Ibra Niang has lived in Lepe (Huelva, Spain) since 2019. He is a 36-year-old Senegalese migrant who left the country because a physical disability in his leg and the shortage of fish prevented him from working. He was a fisherman and a painter, just like Mamadou.

Ibra keeps his artistic talent alive and sells his artwork. On the canvas, on a white wooden easel, there is no shortage of colours. His palette, like Mamadou’s, is stained with red, yellow, green and white, the colours he says are the most popular among Senegalese boatmen. “Red symbolizes spilled blood; yellow is the symbol of gold and success; green is the colour of hope, while white is the light that accompanies us”, he explains.

Among the dozens of moored boats, one can see some white stars positioned at the highest points. Almost as if to preside over the exit into the sea. “When there is no star, the owner of the boat wants to highlight the colours of Pan-Africanism. On the other hand, the star highlights the Senegalese flag,” says the artist.

Thousands of miles away, in Saint Louis, boats travel along the canal until they reach the open sea in what becomes a parade of art and colour. The United States flag is wrapped around the bow of a young man’s boat as he sets off alone. Then, amidst applause and laughter, a group of fishermen point to the logo of the Chicago Bulls, Chicago’s professional basketball team. There is not only praise for the United States. Every now and then there is an illustration with allusions to Europe, particularly Spain or France. “Boat owners paint these flags because that’s where they want to travel or where they dream of living in the future,” Niang says.

Niang remembers his crossing to reach Spain: “I didn’t travel on a boat like the ones you see in Senegal. I started my journey in Morocco. In a plastic boat, with no colours”, says Niang. The young man arrived in Spain in 2019, together with 32 other people. His brother welcomed him to the peninsula. Today he dedicates himself to art and exhibits paintings that he sells in Lepe, in the province of Huelva, or in different parts of the country.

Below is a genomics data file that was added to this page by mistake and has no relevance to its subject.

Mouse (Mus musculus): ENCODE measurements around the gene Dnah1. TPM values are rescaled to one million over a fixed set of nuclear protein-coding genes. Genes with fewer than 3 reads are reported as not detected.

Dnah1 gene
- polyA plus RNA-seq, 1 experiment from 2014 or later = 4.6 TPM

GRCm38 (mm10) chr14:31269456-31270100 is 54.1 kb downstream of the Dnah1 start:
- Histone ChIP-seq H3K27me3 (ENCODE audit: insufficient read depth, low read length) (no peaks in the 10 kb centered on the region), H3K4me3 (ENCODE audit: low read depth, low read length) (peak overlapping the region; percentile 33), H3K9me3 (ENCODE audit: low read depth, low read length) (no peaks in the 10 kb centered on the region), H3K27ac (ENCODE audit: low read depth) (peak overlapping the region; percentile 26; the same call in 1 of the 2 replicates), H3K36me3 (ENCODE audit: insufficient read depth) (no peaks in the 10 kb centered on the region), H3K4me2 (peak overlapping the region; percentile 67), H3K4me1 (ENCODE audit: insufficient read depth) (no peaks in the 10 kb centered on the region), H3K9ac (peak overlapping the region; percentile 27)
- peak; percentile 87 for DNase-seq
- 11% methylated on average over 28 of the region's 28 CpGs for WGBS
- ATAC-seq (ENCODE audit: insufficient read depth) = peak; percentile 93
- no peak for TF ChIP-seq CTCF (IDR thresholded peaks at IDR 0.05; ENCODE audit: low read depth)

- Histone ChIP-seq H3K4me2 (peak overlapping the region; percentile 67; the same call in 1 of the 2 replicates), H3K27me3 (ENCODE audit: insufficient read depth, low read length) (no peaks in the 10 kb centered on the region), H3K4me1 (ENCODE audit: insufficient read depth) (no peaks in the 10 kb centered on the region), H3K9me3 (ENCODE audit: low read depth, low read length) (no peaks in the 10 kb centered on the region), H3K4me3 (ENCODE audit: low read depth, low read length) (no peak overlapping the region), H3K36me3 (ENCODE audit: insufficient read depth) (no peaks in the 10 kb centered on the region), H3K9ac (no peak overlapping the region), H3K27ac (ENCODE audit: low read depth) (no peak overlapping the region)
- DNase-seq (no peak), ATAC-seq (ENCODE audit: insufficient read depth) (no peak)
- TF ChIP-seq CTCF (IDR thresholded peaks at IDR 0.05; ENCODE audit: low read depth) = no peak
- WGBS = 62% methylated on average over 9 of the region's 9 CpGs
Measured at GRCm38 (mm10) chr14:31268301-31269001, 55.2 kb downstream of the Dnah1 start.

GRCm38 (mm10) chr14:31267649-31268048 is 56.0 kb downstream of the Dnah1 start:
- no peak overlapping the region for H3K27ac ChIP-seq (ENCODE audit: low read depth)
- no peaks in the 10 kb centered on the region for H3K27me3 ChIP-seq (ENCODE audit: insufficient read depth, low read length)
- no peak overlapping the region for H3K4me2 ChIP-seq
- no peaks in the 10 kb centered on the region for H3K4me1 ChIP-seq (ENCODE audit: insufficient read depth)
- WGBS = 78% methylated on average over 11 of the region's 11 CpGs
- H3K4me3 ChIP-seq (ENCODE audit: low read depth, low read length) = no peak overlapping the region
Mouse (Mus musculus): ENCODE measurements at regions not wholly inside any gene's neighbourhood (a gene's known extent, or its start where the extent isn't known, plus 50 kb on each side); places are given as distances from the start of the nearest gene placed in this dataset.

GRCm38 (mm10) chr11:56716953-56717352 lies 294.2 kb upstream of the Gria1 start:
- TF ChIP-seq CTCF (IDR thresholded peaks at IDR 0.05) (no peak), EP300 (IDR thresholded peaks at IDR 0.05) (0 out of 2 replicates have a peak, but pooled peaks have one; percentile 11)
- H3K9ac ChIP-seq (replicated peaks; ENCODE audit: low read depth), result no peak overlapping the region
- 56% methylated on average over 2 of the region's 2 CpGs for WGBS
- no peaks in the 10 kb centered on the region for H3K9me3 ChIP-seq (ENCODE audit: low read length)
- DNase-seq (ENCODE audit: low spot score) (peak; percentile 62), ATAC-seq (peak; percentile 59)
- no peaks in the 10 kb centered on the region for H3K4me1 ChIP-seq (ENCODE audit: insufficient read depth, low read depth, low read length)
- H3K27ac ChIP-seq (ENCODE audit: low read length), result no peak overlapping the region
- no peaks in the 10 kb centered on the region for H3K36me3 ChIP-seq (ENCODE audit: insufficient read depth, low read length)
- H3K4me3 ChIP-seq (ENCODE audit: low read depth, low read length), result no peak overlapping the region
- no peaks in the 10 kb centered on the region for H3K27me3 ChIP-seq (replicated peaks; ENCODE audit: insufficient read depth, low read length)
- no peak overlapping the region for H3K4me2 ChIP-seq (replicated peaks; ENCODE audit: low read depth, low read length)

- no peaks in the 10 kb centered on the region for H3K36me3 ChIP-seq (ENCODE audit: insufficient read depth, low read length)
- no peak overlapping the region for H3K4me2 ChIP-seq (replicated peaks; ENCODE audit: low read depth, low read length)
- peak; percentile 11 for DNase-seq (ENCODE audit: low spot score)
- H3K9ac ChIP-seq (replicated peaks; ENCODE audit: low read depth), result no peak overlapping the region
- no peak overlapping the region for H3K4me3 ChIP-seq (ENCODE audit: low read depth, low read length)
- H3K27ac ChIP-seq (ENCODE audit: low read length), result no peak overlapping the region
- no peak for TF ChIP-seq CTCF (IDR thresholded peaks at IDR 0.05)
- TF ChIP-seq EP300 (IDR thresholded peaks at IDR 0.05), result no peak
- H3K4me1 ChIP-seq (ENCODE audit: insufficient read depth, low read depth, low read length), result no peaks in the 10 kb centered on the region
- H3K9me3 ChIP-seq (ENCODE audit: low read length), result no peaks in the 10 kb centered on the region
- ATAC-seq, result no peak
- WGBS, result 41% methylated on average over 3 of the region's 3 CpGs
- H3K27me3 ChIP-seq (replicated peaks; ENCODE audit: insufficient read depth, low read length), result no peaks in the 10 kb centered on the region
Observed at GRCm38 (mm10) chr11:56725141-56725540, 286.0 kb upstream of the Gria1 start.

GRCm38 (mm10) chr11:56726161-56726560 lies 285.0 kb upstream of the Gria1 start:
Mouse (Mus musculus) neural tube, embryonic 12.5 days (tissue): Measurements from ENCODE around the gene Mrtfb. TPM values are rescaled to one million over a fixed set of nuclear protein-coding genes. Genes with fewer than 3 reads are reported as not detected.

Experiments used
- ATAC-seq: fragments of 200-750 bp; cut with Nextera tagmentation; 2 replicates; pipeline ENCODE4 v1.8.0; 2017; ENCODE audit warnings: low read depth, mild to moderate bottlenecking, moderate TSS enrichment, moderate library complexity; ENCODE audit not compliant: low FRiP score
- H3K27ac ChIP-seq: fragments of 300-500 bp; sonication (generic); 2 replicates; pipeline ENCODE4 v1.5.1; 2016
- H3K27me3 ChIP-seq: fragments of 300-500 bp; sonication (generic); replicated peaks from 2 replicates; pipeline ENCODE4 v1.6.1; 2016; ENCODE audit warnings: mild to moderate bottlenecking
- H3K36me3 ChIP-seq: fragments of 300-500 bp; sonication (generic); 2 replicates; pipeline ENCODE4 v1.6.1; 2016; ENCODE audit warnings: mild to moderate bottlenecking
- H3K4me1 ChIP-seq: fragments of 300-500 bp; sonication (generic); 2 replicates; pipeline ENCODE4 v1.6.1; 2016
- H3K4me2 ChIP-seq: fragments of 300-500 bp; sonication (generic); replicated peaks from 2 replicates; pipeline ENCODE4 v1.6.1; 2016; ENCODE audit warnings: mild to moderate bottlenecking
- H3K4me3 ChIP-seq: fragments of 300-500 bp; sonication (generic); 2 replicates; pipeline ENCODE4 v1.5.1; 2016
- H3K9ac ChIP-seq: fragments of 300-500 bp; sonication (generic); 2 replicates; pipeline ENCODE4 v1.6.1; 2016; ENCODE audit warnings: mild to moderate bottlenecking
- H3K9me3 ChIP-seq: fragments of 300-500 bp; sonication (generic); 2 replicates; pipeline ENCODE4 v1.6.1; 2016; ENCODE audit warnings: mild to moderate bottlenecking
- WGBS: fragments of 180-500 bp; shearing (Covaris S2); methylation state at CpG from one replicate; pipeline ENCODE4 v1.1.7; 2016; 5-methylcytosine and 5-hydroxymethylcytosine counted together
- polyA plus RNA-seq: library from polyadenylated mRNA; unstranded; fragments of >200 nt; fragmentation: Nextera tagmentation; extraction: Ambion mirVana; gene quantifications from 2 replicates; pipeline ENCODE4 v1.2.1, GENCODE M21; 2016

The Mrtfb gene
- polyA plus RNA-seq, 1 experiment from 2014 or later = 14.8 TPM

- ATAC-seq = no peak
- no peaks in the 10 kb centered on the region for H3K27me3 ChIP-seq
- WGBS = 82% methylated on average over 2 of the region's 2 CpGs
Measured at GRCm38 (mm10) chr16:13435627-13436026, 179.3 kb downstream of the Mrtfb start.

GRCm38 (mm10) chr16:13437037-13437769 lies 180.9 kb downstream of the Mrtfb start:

He also does so online using his website. He is one of the lucky ones who managed to cross along one of the deadliest migratory routes and now his dream is coming true. In his village, a few meters from Mamadou, dozens of young people gather on the beach of Ndar Toute. Some of the canoes that sail the Atlantic towards the Canary Islands depart from there, all looking for a better life.

“It’s incredible that on the boats I paint there are so many young people, women and children who want to get to Europe. I will never understand it,” says Mamadou. Last year, according to the United Nations High Commissioner for Refugees (UNHCR), around 186,000 people arrived by sea in southern Europe – Italy, Greece, Spain, Cyprus and Malta. The data also indicate that more than 2,500 migrants have died or disappeared in the Mediterranean in the same period. (Photo: M.Cattani) – (Soraya Aibar)